7. Hudson says:

    Don’t worry, the state will not wither away anytime soon, certainnly not in the U.S. With no reliable stewards of the federal purse, we march onward and upward. Stable? I think not. We teeter on the brink of total absurdity, waiting for the topple point.

    One measure of this absurdity is the length of congressional legislation. According the Slate, the average length of a House or Senate bill today is 15.2 pages, up from 2.5 pages in 1948. Spending bills, stuffed with pork, frequently run over 1,000 pages. This year’s stimulus bill ran to 1,100 pages. The climate bill was 1,200 pages. Clinton’s 1993 health care plan was 1,342 pages. The 07′ budget from compassionate conservative G. Bush topped out at 1,482 pages. I think this year’s budget teetered on 2,000 pages. Hardly the sort of book load you carried under your arm in ye olde school days, eh?

    Any chance these monsters will teeter backwards to shorter length? I wouldn’t count on it.

    But there is a California organization, Honor In Office, seeking to place ballot initiatives on as many state ballots as possible that would require politicians, under oath, to swear that they had read the bills before passing or rejecting them. I mention this as a grassroots group worthy of support. My recommendation would be for every ten pages of text, there would be required one page of summary conclusion containing each measure in the bill–and force politicians to at least read this much before they spend more of our money.Report

  8. Kyle R. Cupp says:

    I’d just like to see government powers clearly defined and derived, big or small as they may need to be.Report

  9. steve says:

    We can go back to smaller government and no safety nets quite easily, if we go back to large families and an agrarian/factory worker economy. You would also need to accept the very high rates of poverty among the elderly and very young seen in the early 1900s. If we are going to live in a world where we want to compete internationally, where jobs change quickly, where large numbers of people are out of work for substantial periods, we need a way to make for all of that to work. We became the world’s economic superpower with 70% tax rates and lots of unions. Somehow, China is growing. Somehow, the whole rest of the world was growing, until we got debt crazy. Show me a successful country that does not have a vigorous public sector.


  10. Mike Farmer says:

    Steve, you’re promoting China as the example we need to follow?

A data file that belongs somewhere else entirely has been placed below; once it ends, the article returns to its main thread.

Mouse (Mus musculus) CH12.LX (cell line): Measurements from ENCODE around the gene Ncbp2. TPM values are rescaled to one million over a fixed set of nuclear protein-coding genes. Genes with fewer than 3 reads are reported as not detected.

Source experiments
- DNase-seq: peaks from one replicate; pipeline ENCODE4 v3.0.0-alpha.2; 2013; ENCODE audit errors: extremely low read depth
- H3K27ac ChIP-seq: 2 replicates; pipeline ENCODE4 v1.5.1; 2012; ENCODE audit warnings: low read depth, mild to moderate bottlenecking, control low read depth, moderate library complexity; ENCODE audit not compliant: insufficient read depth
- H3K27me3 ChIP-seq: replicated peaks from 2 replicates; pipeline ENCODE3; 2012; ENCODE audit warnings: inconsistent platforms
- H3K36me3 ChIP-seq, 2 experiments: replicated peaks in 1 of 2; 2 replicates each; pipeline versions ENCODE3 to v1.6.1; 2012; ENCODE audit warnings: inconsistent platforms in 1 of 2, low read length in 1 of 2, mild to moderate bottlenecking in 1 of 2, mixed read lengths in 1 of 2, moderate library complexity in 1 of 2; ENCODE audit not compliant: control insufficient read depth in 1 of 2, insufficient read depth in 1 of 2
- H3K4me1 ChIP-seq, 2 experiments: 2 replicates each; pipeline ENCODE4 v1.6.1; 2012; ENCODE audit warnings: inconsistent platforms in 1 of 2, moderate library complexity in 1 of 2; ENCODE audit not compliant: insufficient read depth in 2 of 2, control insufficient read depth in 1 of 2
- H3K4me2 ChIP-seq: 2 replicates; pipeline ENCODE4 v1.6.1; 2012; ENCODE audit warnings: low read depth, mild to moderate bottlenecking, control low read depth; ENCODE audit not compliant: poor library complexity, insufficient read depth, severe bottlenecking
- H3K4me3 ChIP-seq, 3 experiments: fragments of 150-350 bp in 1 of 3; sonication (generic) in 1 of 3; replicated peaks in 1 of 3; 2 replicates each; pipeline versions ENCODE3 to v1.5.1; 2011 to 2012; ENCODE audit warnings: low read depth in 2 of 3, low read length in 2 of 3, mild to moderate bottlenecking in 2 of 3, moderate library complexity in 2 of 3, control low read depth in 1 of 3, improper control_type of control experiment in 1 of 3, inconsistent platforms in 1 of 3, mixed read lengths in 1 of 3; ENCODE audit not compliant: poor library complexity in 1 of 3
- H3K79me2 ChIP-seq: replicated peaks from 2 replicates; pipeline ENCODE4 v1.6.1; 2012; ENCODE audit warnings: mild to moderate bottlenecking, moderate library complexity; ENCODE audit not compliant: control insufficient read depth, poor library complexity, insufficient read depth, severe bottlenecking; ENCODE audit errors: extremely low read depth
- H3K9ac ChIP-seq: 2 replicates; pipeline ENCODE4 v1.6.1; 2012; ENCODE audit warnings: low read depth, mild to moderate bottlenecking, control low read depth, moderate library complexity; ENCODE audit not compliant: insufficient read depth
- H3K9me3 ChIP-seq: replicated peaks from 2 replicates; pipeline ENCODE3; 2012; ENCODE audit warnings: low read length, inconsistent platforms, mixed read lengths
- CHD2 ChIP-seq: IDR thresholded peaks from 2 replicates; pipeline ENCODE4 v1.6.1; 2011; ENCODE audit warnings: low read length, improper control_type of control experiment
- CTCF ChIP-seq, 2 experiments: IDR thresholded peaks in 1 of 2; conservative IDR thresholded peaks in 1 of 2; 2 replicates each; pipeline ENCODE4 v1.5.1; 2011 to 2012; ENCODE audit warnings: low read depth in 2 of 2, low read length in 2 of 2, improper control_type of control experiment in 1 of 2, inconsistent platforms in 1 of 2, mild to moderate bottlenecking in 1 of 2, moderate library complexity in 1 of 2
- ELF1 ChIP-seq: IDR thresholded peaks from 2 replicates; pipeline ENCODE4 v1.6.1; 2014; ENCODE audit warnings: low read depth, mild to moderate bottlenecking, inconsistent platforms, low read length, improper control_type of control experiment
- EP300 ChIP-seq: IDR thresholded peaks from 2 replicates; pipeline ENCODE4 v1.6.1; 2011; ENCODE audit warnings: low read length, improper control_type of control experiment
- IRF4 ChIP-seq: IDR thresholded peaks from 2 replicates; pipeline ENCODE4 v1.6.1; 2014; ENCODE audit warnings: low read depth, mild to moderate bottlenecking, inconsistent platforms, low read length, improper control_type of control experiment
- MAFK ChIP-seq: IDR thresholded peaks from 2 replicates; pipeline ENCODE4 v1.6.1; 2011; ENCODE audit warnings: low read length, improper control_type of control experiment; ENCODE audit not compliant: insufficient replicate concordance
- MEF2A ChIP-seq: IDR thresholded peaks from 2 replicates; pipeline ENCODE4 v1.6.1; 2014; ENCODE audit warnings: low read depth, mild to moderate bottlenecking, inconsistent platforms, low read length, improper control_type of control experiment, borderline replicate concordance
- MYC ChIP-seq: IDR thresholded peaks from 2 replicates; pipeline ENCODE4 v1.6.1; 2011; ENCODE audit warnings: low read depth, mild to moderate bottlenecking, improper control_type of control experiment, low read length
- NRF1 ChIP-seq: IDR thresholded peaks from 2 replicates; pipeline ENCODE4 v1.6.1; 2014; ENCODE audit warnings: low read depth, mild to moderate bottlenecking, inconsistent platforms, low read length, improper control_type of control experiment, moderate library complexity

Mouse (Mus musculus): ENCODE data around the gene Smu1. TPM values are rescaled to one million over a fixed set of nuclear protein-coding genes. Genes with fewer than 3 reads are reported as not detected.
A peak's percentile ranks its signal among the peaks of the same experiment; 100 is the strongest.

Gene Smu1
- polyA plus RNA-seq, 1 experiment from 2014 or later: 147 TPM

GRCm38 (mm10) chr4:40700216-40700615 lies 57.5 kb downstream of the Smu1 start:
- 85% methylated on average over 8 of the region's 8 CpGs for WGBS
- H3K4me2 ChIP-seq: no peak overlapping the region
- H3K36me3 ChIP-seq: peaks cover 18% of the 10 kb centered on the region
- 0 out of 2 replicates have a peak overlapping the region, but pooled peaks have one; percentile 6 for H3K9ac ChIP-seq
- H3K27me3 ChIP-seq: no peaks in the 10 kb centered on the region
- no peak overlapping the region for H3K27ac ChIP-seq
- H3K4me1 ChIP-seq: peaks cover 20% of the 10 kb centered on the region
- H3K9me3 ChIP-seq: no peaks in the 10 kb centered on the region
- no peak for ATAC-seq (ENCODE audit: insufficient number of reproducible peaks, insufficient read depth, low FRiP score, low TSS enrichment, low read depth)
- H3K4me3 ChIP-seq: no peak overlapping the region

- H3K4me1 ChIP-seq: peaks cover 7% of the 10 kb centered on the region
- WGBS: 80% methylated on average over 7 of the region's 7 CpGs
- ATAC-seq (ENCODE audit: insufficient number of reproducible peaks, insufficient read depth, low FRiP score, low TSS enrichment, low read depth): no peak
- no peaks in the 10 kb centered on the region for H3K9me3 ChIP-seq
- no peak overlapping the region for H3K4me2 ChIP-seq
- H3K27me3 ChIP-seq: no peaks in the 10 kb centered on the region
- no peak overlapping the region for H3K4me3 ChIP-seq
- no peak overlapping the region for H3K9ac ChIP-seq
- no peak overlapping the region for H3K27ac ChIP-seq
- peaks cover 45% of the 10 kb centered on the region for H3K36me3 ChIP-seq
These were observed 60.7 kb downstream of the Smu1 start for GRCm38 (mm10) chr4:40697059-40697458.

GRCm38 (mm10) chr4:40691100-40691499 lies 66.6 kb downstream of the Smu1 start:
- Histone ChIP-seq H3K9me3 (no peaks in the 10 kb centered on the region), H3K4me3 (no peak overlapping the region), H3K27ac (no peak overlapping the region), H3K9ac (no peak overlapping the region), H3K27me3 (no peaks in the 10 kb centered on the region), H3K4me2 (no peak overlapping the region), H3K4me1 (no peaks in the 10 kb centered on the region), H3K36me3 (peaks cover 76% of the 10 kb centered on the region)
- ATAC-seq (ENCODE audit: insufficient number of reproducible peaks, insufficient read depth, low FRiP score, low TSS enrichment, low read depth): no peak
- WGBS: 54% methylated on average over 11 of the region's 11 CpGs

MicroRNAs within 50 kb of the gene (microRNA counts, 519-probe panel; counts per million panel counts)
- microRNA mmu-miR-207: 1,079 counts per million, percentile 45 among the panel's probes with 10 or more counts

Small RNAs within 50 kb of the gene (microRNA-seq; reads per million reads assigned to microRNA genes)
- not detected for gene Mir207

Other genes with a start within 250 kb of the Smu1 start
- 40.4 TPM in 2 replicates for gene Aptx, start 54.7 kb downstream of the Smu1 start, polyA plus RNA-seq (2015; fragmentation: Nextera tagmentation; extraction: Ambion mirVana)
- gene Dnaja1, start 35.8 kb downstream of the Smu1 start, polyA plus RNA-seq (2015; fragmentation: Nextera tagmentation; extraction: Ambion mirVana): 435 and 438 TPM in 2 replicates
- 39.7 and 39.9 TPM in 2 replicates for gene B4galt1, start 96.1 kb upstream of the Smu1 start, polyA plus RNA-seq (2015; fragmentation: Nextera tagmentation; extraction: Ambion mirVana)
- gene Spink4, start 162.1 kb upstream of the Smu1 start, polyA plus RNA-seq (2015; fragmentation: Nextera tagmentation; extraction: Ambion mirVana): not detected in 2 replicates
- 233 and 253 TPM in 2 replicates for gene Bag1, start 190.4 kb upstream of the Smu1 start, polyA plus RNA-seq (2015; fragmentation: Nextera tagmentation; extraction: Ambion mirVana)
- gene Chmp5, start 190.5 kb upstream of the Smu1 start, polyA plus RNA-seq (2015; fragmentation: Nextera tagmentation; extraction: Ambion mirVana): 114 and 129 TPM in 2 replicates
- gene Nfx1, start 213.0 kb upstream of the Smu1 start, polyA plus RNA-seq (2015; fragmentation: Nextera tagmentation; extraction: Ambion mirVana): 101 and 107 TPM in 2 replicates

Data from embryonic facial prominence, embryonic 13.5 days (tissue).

The fact is that what you are talking about is countries who are successful due to the amount of capitalism they allow — China is growing because of capitalism — it’s not the state intervention in these countries that’s causing the economic growth. China has a 25% corporate tax — that helps.

    What you can’t see is what the world would look like with more capitalism and economic freedom — All of South America would be booming — all of Africa would be booming — the Middle East would be booming. What you are judging is a small part of the world’s population that has done fairly well in spite of government intervention, because they have allowed a measure of economic freedom.

    If the whole world experienced economic freedom and less State intervention, you’d realize how paltry the present growth is in comparison.Report

    • JosephFM in reply to Mike Farmer says:

      Mike, to me this sounds akin to a Marxist saying that “true communism has never been put into practice”. That’s not how societies work. If only, if only, if only my impossible ideological utopia existed, everyone would be prospering and happy, but those damn (capitalists, statists, conservatives, liberals, whatever) keep blocking it.Report

    • JosephFM in reply to Mike Farmer says:

      Also, in a lot of places, there is no capitalism because there is hardly any capital, and in many there is barely a state either – and when there is it’s just another armed gang like the one they overpowered, or the remnants of a colonial government imposed by foreign powers and brushed over with a false patina of democracy.

      The only kind of capitalism that has ever existed without a strong state is gangsterism.Report

      • mike farmer in reply to JosephFM says:

        No, joseph — that’s a different argument designed to make me look like a Utopian, unrealistic true-believer, and it has nothing to do with what I wrote. There are economic realities associated with capitalism and there are economic realities associated with communism. It can be determined which realities create economic growth. Of course, in countries where there are no states, you have gangsterism, but that proves part of my point. You seem to be saying the world is static and cannot change, but countries have evolved to create economic freedom — and when they do, the economy does much better. Communism/socialism doesn’t create economic growth, capitalism does — whether anyone accepts that, and whether or not countries implement capitalism, has nothing to do with which economic reality creates economic growth.Report

        • As a matter of fact, read the economic history of Argentina startng from the turn of the 20th century. Argentina had a limited government, free market during the early 20th century and was on its way to becoming a major, global economic power, averaging 2.8 growth a year — then Peron stepped in with his mixture of Stalinism/Hitlerism/socialism and by the time Argentina could get him out,the State had had a taste of statism and never let go of its power, thus stopping economic growth.Report

  11. Are you saying Singapore has a Universal Healthcare system? Because it definitely does not.

    Although calling Singapore Statist in other aspects would be an understatement.Report